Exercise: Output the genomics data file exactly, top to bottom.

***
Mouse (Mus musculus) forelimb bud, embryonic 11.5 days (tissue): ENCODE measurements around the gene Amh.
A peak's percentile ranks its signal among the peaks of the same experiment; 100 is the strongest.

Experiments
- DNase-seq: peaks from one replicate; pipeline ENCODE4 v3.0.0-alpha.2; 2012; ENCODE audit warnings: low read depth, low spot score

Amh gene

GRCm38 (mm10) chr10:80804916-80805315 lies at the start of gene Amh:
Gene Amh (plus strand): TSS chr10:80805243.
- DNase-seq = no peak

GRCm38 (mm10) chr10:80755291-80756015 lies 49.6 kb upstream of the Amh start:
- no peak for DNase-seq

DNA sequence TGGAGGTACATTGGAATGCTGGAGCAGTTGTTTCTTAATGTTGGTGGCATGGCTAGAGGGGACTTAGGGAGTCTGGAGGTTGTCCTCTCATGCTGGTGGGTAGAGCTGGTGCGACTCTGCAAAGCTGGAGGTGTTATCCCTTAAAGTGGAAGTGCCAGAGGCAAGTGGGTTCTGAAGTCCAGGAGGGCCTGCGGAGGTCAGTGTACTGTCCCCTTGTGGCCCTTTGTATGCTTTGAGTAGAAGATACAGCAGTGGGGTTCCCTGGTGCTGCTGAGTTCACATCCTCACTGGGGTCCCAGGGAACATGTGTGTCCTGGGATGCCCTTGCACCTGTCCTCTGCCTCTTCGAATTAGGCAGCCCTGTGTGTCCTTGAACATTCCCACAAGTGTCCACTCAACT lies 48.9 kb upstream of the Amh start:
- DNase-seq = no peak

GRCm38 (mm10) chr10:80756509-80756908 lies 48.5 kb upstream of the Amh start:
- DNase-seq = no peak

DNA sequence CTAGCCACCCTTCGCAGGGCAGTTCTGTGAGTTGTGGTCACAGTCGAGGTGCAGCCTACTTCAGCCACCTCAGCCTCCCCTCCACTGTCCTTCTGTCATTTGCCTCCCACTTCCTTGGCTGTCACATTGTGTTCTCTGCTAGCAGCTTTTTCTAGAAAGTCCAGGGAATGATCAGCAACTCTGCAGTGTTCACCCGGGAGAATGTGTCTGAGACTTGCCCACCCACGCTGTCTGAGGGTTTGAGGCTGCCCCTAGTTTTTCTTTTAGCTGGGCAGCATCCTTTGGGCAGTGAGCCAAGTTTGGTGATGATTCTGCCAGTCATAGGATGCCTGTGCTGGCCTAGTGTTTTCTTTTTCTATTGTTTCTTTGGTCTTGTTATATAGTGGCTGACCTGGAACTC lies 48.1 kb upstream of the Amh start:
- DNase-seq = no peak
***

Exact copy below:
Mouse (Mus musculus) forelimb bud, embryonic 11.5 days (tissue): ENCODE measurements around the gene Amh.
A peak's percentile ranks its signal among the peaks of the same experiment; 100 is the strongest.

Experiments
- DNase-seq: peaks from one replicate; pipeline ENCODE4 v3.0.0-alpha.2; 2012; ENCODE audit warnings: low read depth, low spot score

Amh gene

GRCm38 (mm10) chr10:80804916-80805315 lies at the start of gene Amh:
Gene Amh (plus strand): TSS chr10:80805243.
- DNase-seq = no peak

GRCm38 (mm10) chr10:80755291-80756015 lies 49.6 kb upstream of the Amh start:
- no peak for DNase-seq

DNA sequence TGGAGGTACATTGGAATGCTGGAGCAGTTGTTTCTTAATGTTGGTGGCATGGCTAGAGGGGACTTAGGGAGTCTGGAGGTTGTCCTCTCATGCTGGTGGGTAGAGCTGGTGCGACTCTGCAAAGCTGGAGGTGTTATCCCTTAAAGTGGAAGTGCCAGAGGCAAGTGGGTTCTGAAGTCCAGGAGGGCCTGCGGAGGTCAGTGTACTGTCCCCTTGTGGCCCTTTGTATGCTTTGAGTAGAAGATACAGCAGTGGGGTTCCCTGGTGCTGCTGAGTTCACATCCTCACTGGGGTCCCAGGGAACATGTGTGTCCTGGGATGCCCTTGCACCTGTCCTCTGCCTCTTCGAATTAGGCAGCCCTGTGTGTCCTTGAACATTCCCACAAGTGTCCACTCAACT lies 48.9 kb upstream of the Amh start:
- DNase-seq = no peak

GRCm38 (mm10) chr10:80756509-80756908 lies 48.5 kb upstream of the Amh start:
- DNase-seq = no peak

DNA sequence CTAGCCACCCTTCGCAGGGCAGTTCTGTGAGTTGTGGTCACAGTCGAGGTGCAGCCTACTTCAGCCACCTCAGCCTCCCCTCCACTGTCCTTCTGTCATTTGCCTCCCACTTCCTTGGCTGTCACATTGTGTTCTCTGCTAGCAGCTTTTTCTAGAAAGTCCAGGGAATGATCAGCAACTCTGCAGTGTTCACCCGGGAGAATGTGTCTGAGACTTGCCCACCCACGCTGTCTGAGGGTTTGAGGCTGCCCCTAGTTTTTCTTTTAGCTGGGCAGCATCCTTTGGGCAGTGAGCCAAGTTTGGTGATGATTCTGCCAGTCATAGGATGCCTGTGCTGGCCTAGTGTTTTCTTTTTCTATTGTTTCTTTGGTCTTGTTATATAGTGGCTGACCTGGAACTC lies 48.1 kb upstream of the Amh start:
- DNase-seq = no peak